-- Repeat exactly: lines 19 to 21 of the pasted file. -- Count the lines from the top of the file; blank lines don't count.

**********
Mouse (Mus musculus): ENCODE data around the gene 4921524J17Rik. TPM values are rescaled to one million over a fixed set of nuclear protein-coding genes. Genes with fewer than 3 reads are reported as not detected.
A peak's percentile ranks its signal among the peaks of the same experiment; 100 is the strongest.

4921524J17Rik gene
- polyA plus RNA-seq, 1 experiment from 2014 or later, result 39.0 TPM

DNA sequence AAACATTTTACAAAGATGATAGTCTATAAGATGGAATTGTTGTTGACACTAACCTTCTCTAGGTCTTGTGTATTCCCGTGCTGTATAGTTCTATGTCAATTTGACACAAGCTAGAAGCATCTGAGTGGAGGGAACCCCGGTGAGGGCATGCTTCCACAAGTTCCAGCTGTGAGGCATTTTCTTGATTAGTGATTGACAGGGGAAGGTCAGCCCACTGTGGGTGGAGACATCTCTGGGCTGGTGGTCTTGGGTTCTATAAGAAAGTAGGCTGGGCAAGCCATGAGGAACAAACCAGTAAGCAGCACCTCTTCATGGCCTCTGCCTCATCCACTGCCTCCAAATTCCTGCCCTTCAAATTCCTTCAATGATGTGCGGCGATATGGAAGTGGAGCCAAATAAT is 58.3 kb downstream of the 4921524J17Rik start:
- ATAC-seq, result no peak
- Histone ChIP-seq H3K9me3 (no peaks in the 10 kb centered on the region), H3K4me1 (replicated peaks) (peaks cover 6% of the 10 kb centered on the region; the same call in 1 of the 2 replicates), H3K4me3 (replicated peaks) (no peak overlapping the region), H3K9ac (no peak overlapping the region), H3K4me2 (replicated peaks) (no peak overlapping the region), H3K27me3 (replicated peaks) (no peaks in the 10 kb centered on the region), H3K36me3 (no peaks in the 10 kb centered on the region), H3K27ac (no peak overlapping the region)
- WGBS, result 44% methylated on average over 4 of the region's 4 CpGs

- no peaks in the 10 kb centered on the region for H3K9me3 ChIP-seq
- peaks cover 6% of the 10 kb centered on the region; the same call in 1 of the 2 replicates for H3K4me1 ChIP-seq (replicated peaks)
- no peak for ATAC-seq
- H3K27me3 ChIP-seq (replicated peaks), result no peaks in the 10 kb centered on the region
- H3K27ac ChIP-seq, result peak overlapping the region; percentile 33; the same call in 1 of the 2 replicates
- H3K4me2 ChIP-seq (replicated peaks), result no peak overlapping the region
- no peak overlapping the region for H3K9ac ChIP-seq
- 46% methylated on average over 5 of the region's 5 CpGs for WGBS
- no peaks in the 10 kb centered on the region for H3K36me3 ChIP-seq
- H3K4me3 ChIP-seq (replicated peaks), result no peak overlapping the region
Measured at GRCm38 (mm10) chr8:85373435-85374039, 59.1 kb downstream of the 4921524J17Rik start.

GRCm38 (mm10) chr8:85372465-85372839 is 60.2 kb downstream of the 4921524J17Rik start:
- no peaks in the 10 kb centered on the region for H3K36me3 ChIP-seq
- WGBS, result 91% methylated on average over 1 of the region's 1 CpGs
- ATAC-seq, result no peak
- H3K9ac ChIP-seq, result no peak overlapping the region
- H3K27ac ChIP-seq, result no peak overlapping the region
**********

Measured at GRCm38 (mm10) chr8:85373435-85374039, 59.1 kb downstream of the 4921524J17Rik start.

GRCm38 (mm10) chr8:85372465-85372839 is 60.2 kb downstream of the 4921524J17Rik start:
- no peaks in the 10 kb centered on the region for H3K36me3 ChIP-seq